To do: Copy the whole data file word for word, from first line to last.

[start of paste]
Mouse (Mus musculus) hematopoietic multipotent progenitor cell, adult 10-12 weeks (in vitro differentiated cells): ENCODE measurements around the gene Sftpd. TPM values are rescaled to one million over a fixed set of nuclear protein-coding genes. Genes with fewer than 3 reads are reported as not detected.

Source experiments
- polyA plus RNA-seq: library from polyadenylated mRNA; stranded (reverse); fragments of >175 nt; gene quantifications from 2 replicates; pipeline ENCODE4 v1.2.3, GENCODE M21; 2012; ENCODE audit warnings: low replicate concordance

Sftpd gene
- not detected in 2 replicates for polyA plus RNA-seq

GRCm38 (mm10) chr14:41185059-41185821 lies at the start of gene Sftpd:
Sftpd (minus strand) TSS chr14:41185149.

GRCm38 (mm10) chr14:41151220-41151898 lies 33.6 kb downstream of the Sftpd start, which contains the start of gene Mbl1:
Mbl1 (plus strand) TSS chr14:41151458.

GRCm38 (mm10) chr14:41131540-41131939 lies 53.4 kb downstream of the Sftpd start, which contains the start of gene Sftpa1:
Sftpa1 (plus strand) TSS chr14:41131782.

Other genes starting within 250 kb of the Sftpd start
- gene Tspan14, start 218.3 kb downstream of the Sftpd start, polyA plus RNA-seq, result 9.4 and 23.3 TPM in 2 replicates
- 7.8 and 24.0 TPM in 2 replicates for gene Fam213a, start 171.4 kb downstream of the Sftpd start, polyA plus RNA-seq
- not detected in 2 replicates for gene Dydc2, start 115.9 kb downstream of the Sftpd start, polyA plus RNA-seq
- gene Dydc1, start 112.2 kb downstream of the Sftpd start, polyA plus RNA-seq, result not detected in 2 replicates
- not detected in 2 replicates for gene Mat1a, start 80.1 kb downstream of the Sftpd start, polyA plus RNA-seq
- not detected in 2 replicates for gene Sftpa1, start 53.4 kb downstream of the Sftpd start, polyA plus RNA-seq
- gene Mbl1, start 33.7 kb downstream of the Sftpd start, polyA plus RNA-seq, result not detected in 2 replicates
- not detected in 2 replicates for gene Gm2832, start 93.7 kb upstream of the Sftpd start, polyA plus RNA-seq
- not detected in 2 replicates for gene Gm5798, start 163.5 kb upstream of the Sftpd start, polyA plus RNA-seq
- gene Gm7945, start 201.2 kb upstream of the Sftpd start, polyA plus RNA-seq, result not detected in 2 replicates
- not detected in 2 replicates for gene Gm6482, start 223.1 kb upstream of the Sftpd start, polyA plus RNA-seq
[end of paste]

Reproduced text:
Mouse (Mus musculus) hematopoietic multipotent progenitor cell, adult 10-12 weeks (in vitro differentiated cells): ENCODE measurements around the gene Sftpd. TPM values are rescaled to one million over a fixed set of nuclear protein-coding genes. Genes with fewer than 3 reads are reported as not detected.

Source experiments
- polyA plus RNA-seq: library from polyadenylated mRNA; stranded (reverse); fragments of >175 nt; gene quantifications from 2 replicates; pipeline ENCODE4 v1.2.3, GENCODE M21; 2012; ENCODE audit warnings: low replicate concordance

Sftpd gene
- not detected in 2 replicates for polyA plus RNA-seq

GRCm38 (mm10) chr14:41185059-41185821 lies at the start of gene Sftpd:
Sftpd (minus strand) TSS chr14:41185149.

GRCm38 (mm10) chr14:41151220-41151898 lies 33.6 kb downstream of the Sftpd start, which contains the start of gene Mbl1:
Mbl1 (plus strand) TSS chr14:41151458.

GRCm38 (mm10) chr14:41131540-41131939 lies 53.4 kb downstream of the Sftpd start, which contains the start of gene Sftpa1:
Sftpa1 (plus strand) TSS chr14:41131782.

Other genes starting within 250 kb of the Sftpd start
- gene Tspan14, start 218.3 kb downstream of the Sftpd start, polyA plus RNA-seq, result 9.4 and 23.3 TPM in 2 replicates
- 7.8 and 24.0 TPM in 2 replicates for gene Fam213a, start 171.4 kb downstream of the Sftpd start, polyA plus RNA-seq
- not detected in 2 replicates for gene Dydc2, start 115.9 kb downstream of the Sftpd start, polyA plus RNA-seq
- gene Dydc1, start 112.2 kb downstream of the Sftpd start, polyA plus RNA-seq, result not detected in 2 replicates
- not detected in 2 replicates for gene Mat1a, start 80.1 kb downstream of the Sftpd start, polyA plus RNA-seq
- not detected in 2 replicates for gene Sftpa1, start 53.4 kb downstream of the Sftpd start, polyA plus RNA-seq
- gene Mbl1, start 33.7 kb downstream of the Sftpd start, polyA plus RNA-seq, result not detected in 2 replicates
- not detected in 2 replicates for gene Gm2832, start 93.7 kb upstream of the Sftpd start, polyA plus RNA-seq
- not detected in 2 replicates for gene Gm5798, start 163.5 kb upstream of the Sftpd start, polyA plus RNA-seq
- gene Gm7945, start 201.2 kb upstream of the Sftpd start, polyA plus RNA-seq, result not detected in 2 replicates
- not detected in 2 replicates for gene Gm6482, start 223.1 kb upstream of the Sftpd start, polyA plus RNA-seq